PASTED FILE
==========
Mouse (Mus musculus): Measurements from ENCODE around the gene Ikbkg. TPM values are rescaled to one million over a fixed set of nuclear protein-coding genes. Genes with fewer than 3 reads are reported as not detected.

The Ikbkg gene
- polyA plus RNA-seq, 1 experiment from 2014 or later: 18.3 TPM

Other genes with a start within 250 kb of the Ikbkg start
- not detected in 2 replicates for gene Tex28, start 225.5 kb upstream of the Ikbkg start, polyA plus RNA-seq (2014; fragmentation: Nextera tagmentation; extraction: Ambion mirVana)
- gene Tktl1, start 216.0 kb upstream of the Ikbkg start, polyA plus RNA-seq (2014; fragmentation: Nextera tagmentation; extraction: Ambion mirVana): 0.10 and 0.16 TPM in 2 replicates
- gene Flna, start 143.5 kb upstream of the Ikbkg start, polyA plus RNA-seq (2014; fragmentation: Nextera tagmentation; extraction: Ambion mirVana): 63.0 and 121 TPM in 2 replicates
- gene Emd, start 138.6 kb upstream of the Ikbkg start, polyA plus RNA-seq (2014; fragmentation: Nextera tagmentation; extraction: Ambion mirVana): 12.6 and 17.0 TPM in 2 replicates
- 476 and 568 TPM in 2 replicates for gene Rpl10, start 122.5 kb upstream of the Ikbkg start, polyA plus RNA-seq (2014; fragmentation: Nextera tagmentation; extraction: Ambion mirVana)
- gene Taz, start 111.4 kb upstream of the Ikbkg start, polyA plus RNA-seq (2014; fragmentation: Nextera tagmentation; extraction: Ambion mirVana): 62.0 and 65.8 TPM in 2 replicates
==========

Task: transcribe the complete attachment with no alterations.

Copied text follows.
Mouse (Mus musculus): Measurements from ENCODE around the gene Ikbkg. TPM values are rescaled to one million over a fixed set of nuclear protein-coding genes. Genes with fewer than 3 reads are reported as not detected.

The Ikbkg gene
- polyA plus RNA-seq, 1 experiment from 2014 or later: 18.3 TPM

Other genes with a start within 250 kb of the Ikbkg start
- not detected in 2 replicates for gene Tex28, start 225.5 kb upstream of the Ikbkg start, polyA plus RNA-seq (2014; fragmentation: Nextera tagmentation; extraction: Ambion mirVana)
- gene Tktl1, start 216.0 kb upstream of the Ikbkg start, polyA plus RNA-seq (2014; fragmentation: Nextera tagmentation; extraction: Ambion mirVana): 0.10 and 0.16 TPM in 2 replicates
- gene Flna, start 143.5 kb upstream of the Ikbkg start, polyA plus RNA-seq (2014; fragmentation: Nextera tagmentation; extraction: Ambion mirVana): 63.0 and 121 TPM in 2 replicates
- gene Emd, start 138.6 kb upstream of the Ikbkg start, polyA plus RNA-seq (2014; fragmentation: Nextera tagmentation; extraction: Ambion mirVana): 12.6 and 17.0 TPM in 2 replicates
- 476 and 568 TPM in 2 replicates for gene Rpl10, start 122.5 kb upstream of the Ikbkg start, polyA plus RNA-seq (2014; fragmentation: Nextera tagmentation; extraction: Ambion mirVana)
- gene Taz, start 111.4 kb upstream of the Ikbkg start, polyA plus RNA-seq (2014; fragmentation: Nextera tagmentation; extraction: Ambion mirVana): 62.0 and 65.8 TPM in 2 replicates